The potential result: The kind of ‘super-Earth’ planets we do not see in our own Solar System (unless we find such in the conjectured ‘Planet Nine’). The Kepler results showed us super-Earths in abundance. Now this cometary ring theory gives us a way to account for their formation. Still to be resolved: The amount of time it is taking for these planets to finish their formation, a period that has been long enough to see the primordial gas in the stellar disks stripped away. Even Lisse concludes that the issue remains ‘a big mystery.’

The paper on HR 4796A is Lisse et al., “Infrared Spectroscopy of HR 4796A’s Bright Outer Cometary Ring + Tenuous Inner Hot Dust Cloud,” accepted at the Astronomical Journal (preprint).


Comments on this entry are closed.

  • Wojciech J October 27, 2017, 17:06

    A system like Fomalhaut would be an interesting place to settle with almost unlimited amount of easily available resources.
    Who needs planets anyway ?

  • Michael Fidler October 30, 2017, 7:02

    What I’m really interested in seeing is a study as to what would be the the dynamics of comets in small Red Dwarfs solar systems. Has anyone in the astronomy community written about it and what about any observations they may give a clue as to much cometary matter is around them. There are so many nearby M Dwarfs, could the comet cloud be observed in the infrared? Would they be in a much smaller orbital period?

  • ljk October 31, 2017, 15:23

    ‘Monster’ planet discovery challenges formation theory

    October 31, 2017

    A giant planet – the existence of which was previously thought extremely unlikely – has been discovered by an international collaboration of astronomers, with the University of Warwick taking a leading role.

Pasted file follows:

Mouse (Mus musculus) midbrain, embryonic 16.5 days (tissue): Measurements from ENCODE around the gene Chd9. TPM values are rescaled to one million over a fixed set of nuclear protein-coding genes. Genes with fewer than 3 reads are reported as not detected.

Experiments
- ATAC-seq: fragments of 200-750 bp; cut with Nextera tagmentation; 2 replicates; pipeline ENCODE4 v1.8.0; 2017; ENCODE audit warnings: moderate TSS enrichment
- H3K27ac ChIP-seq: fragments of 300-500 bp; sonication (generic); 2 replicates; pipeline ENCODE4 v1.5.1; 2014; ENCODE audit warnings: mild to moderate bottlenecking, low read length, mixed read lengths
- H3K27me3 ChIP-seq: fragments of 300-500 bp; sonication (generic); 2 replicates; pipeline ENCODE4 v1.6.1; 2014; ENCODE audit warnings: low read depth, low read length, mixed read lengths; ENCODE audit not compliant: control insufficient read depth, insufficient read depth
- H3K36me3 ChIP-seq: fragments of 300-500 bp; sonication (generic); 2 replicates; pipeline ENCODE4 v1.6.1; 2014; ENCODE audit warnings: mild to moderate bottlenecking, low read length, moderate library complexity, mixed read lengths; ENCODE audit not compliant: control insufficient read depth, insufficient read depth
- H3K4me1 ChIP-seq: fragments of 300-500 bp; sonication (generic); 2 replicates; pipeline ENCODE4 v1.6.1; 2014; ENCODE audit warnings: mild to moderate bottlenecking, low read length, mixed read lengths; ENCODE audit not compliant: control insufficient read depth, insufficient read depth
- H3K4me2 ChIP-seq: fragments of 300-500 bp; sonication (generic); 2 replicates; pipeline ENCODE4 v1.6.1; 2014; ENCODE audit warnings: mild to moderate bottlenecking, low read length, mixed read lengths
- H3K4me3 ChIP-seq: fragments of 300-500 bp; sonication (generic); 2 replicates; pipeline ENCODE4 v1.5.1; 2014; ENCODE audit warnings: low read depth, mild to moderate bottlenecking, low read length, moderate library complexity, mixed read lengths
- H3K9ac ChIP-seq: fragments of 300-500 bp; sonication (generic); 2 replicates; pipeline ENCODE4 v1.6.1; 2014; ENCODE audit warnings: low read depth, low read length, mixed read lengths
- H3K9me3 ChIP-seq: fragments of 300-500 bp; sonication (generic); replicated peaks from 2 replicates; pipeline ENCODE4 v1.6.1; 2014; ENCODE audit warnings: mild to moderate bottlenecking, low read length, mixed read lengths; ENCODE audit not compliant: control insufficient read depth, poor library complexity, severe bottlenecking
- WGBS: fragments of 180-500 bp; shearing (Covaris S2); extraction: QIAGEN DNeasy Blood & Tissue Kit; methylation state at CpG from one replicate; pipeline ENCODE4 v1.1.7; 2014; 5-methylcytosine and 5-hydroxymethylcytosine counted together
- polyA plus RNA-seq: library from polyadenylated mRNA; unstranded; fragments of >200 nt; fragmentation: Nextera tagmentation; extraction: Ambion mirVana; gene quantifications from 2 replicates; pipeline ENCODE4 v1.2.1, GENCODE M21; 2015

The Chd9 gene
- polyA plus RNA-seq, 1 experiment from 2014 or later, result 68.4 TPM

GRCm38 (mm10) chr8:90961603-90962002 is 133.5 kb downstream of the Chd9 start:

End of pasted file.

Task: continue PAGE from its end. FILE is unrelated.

New research, led by Dr Daniel Bayliss and Professor Peter Wheatley from the University of Warwick’s Astronomy and Astrophysics Group, has identified the unusual planet NGTS-1b – the largest planet compared to the size of its companion star ever discovered in the universe.

    NGTS-1b is a gas giant six hundred light years away, the size of Jupiter, and orbits a small star with a radius and mass half that of our sun.

    Its existence challenges theories of planet formation which state that a planet of this size could not be formed by such a small star. According to these theories, small stars can readily form rocky planets but do not gather enough material together to form Jupiter-sized planets.

    Full article here:


    To quote:

    NGTS-1b is the first planet outside our solar system to have been discovered by the NGTS facility, which is situated at the European Southern Observatory’s Paranal Observatory in Northern Chile.

    Professor Peter Wheatley, who is from the University of Warwick and leads NGTS, commented:

    “NGTS-1b was difficult to find, despite being a monster of a planet, because its parent star is small and faint. Small stars are actually the most common in the universe, so it is possible that there are many of these giant planets waiting to found.

    “Having worked for almost a decade to develop the NGTS telescope array, it is thrilling to see it picking out new and unexpected types of planets. I’m looking forward to seeing what other kinds of exciting new planets we can turn up.”

  • ljk November 7, 2017, 10:47

    If this red giant star is any indication of just how far our star Sol will expand when it becomes a red giant in a few billion years, then we can assume that Mercury, Venus, and Earth will be vaporized:


    Of course one way or another, it should not matter to our species long before then. Because we will have spread out into the galaxy and/or found ways to slow down a star’s evolution, right?

  • ljk November 9, 2017, 10:55

    Dutch astronomers see moving shadows around planet-forming star

    donderdag 9 november 2017, 09:00

    A team of mainly Dutch astronomers has observed moving shadows on a dust disk around a star. On multiple days they took a ‘photo’ of the star and its disk.

    They used the SPHERE instrument, partially built in the Netherlands, on the Very Large Telescope in Chile. Probably, processes in the inner disk cast their shadows at the outer disk. The astronomers publish their findings in The Astrophysical Journal.